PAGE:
The constant need to be right is not only incredibly annoying, it is also terminally divisive.
Perhaps I find an interesting article online. I read on into the comments section to see what others thought of it. The world of reason and opinion are rapidly left behind and I find myself on trial in a judgemental world of dualistic thinking.
It doesn't take long to realise that there are people out there who not only disagree with my interpretation of events but also think I am some sort of deviant thinker, who needs to toe their line or face the consequences. Unless I think the way they do I am clearly a lesser, maybe even a dangerous individual. The 'discussion' often turns to name-calling, threats and worse.
I am a lover of social media, but it presents a double curse:
- that we can criticise another without responsibility, displaying a total disregard for the opinions, intelligence and personhood of all those people we decide are 'wrong' simply because they don't think like us.
- that by being very selective about the online company we keep we can live in a very narrow virtual world where everyone thinks like us and we never have to face the challenge of opinions that differ to ours.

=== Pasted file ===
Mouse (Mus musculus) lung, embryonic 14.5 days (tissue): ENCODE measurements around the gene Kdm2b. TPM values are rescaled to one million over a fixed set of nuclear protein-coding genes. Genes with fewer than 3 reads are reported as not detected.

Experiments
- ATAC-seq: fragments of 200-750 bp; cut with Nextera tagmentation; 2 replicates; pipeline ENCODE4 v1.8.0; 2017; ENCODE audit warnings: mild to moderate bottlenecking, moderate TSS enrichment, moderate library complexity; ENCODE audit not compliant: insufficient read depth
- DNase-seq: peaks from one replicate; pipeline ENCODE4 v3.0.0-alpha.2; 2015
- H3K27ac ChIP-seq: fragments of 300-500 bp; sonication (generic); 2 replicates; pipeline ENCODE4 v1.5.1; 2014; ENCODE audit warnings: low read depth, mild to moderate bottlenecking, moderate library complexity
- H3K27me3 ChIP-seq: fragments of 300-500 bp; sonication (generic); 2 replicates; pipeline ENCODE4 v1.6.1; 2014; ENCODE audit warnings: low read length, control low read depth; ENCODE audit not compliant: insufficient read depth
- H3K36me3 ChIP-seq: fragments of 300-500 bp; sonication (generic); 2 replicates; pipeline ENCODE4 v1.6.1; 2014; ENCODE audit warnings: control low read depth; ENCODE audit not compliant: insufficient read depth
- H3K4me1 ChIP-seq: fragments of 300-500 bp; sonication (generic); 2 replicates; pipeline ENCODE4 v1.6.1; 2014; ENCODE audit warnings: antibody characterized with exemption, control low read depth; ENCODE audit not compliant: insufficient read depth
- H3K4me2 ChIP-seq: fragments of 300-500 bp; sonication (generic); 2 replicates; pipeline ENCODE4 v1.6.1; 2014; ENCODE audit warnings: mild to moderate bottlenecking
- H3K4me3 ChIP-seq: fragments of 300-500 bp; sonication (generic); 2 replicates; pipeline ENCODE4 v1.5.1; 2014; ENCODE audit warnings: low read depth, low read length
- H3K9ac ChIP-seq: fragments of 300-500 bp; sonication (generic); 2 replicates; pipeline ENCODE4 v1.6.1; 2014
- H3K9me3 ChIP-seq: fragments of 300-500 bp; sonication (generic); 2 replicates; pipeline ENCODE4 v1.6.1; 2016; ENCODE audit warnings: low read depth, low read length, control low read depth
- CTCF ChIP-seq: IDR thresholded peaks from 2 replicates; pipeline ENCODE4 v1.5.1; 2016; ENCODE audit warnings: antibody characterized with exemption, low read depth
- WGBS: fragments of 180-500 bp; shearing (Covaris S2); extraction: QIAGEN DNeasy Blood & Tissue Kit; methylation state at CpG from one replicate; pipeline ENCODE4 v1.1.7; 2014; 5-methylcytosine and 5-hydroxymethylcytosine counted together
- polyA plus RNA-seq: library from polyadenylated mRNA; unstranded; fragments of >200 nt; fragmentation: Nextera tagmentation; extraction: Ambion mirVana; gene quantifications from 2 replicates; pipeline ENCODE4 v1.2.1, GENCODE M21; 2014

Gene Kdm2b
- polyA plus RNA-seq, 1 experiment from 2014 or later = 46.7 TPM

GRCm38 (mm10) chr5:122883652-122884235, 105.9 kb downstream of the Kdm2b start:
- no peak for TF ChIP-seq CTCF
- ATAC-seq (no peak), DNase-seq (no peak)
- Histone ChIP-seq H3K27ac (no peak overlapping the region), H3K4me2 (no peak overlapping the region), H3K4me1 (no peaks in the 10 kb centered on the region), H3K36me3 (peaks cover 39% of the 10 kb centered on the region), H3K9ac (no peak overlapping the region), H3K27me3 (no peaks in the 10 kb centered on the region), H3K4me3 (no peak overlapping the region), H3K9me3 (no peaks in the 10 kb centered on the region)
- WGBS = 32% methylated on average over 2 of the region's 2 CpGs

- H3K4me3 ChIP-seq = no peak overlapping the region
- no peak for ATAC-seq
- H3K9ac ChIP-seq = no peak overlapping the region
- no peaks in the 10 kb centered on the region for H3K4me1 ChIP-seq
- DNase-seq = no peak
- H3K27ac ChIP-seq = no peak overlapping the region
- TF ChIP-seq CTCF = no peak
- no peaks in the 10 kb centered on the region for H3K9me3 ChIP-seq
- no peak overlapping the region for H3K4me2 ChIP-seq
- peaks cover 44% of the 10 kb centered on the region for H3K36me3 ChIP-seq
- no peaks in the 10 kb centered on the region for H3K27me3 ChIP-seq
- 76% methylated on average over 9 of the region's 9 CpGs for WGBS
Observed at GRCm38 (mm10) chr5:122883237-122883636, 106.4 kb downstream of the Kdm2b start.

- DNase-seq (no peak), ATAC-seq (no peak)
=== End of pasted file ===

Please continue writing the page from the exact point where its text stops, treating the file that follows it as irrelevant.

I was recently introduced to the idea of polyphony in music when reading Ian Adam's book of reflections “Running Over Rocks”. As I understand it, polyphony is about many voices, rather than monophony, which is 'one voice'; everyone singing the same melody at the same time would be monophonic, whereas two or more voices singing slightly different, but complimentary, melodies all together at the same time would be polyphonic…a simple example would be a round, like 'Frère Jacque” ('Are you sleeping?'). Composers like Giovanni Palestrina have turned this into an art form of multi-layered contrasting melodies making up a beautiful auditory experience.
Somehow, the many voices, interpreting the theme in many different ways, make the experience of listening to the music richer, bigger, more fulfilling, than everybody singing the same melody. There are many obvious parallels to our modern obsession with everybody having to sing 'my song, my way' and the dangerous, yet enriching possibility of many voices enlarging the horizons of our opinions.